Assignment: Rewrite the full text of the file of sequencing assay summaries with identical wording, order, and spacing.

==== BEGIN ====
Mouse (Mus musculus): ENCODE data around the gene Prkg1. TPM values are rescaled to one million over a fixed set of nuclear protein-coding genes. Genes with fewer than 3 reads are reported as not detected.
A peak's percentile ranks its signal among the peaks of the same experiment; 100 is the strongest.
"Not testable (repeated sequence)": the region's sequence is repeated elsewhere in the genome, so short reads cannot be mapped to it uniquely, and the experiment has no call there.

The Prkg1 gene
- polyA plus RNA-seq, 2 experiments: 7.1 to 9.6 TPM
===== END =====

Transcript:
Mouse (Mus musculus): ENCODE data around the gene Prkg1. TPM values are rescaled to one million over a fixed set of nuclear protein-coding genes. Genes with fewer than 3 reads are reported as not detected.
A peak's percentile ranks its signal among the peaks of the same experiment; 100 is the strongest.
"Not testable (repeated sequence)": the region's sequence is repeated elsewhere in the genome, so short reads cannot be mapped to it uniquely, and the experiment has no call there.

The Prkg1 gene
- polyA plus RNA-seq, 2 experiments: 7.1 to 9.6 TPM